Posted February 09, 2018 02:05:10A few weeks ago, I got an email from a guy in the IT field who told me he’d found a bug in Java and the rest of its ecosystem.
I read the email and decided to investigate.
I started to look at what Java was used for, how it was distributed, and what developers use it for.
And then I noticed something: the vast majority of the bugs that people found in Java code were due to the absence of security annotations.
In the Java world, security annotations are one of the most widely used and widely accepted tools to make code safer.
There’s a lot of pressure on developers to do everything they can to make the code as safe as possible.
But this doesn’t mean that security annotations should be a replacement for good coding practices.
They’re useful for providing context for understanding the behavior of a software system.
As far as security annotations go, most developers can write simple, understandable code.
They don’t need to know a lot about what’s going on inside a Java program.
Most programmers just need to be able to understand what the annotations mean and apply them.
And that’s really the problem.
There are two kinds of security errors: security-oriented errors and security-non-security errors.
Security-oriented (or security-specific) errors are those that are caused by something you didn’t notice when writing code.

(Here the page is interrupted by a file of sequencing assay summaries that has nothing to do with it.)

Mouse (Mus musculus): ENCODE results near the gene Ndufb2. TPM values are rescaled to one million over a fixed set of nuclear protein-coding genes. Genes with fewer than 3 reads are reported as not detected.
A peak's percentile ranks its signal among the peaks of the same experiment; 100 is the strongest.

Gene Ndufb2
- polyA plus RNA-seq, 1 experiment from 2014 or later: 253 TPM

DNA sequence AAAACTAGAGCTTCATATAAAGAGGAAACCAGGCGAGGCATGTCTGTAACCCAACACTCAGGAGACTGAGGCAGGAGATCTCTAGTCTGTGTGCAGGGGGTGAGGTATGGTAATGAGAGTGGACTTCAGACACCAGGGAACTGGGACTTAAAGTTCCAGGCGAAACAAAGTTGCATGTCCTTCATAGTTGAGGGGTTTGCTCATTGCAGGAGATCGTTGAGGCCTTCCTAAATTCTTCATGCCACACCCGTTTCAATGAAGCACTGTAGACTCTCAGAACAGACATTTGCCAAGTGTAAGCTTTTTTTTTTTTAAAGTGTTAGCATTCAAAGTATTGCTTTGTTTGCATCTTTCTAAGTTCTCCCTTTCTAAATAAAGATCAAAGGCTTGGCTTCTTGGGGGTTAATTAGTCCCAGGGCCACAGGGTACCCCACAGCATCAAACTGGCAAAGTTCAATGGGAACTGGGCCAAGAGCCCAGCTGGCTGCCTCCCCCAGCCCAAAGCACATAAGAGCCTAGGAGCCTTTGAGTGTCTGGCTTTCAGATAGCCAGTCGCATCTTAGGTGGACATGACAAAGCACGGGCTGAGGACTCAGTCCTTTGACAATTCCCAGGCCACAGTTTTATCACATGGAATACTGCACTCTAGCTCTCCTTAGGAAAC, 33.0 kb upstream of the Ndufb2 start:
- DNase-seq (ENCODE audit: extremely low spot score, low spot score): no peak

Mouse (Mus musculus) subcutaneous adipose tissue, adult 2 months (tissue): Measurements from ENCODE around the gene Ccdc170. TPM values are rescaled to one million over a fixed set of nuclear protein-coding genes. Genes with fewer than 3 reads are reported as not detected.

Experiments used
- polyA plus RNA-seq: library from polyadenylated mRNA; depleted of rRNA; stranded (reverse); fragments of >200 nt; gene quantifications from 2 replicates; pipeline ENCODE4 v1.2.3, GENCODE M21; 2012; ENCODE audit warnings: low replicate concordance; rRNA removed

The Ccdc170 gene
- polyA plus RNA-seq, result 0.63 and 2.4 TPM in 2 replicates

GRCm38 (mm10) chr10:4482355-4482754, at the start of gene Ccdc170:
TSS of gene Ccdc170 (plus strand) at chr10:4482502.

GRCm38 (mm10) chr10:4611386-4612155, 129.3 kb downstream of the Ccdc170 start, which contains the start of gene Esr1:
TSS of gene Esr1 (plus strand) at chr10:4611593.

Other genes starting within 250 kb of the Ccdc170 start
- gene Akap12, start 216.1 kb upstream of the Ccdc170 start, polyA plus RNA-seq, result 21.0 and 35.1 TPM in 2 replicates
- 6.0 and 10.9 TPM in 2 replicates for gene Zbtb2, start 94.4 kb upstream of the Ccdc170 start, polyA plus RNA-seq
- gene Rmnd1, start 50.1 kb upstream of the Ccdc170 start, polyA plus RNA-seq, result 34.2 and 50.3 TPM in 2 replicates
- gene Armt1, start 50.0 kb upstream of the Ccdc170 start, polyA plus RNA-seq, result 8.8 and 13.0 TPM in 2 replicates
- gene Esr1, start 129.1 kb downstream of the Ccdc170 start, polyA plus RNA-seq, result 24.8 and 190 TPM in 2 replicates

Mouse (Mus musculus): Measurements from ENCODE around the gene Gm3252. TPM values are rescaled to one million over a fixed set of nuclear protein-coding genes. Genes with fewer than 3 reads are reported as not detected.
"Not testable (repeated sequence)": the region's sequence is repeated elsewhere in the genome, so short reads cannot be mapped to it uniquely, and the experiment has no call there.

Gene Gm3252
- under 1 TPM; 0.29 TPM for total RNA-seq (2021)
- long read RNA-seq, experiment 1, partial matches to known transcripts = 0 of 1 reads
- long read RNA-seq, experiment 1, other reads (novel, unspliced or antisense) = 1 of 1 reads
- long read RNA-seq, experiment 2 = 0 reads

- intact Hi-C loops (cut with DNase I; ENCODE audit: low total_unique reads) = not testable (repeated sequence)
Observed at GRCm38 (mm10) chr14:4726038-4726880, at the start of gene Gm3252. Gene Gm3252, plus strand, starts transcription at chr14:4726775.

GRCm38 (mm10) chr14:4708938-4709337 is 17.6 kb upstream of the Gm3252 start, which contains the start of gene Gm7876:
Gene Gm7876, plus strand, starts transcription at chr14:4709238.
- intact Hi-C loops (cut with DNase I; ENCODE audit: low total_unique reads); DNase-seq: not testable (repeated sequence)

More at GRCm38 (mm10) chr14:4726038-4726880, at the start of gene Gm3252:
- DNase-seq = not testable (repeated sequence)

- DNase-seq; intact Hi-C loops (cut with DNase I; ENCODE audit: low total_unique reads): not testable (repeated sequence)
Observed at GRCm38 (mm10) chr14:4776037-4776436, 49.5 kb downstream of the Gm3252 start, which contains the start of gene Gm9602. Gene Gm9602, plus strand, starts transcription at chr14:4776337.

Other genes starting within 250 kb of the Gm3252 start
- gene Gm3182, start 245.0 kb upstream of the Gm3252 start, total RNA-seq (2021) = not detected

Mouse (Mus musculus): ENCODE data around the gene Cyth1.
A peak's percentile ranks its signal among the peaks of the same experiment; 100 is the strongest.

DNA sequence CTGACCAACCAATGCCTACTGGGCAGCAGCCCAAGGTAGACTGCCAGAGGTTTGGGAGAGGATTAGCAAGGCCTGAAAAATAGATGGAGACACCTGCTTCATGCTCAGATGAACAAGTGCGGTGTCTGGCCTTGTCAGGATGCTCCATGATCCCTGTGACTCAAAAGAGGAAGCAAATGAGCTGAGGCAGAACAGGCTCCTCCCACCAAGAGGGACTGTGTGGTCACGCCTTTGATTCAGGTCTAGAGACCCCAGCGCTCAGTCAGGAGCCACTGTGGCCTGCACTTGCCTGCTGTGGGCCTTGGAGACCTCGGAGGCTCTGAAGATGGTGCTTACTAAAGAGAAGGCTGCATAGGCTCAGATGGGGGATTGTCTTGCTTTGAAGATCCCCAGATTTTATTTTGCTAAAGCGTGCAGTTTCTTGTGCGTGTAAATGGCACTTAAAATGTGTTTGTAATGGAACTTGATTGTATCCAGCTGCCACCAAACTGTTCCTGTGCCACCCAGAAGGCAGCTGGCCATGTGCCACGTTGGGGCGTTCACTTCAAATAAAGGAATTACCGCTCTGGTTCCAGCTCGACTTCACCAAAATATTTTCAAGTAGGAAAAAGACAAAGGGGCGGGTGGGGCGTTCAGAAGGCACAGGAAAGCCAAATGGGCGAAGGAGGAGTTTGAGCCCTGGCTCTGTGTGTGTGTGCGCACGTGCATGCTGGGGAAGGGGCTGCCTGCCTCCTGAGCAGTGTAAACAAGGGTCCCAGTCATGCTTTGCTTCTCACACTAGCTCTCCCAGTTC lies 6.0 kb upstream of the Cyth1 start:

These are errors that the developer can easily fix, but they could have been prevented if the developer had thought through their use of the language.
For example, security-level errors are errors in the programming language itself that could have caused the error, but didn’t because the programmer thought about the problem and chose the correct solution.
Security-non to non-security-specific errors are the errors that are actually caused by the way the programmer interacts with the software.
For most programmers, non- security-related errors are easy to fix, and security related errors are harder to fix.
A security-based error is an error that can be fixed, but it’s not the problem itself that is the problem, but rather the way that the programmer handled the problem (such as by failing to understand the issue).
In this article, I’m going to look into some of the common security- and security non-related error types, as well as some of Java’s own mechanisms for preventing them.
I’m going through the source code for an example project to get a better feel for what’s possible.
If you’d like to learn more about the Java language and the code I’m about to write, I recommend checking out my previous Java book.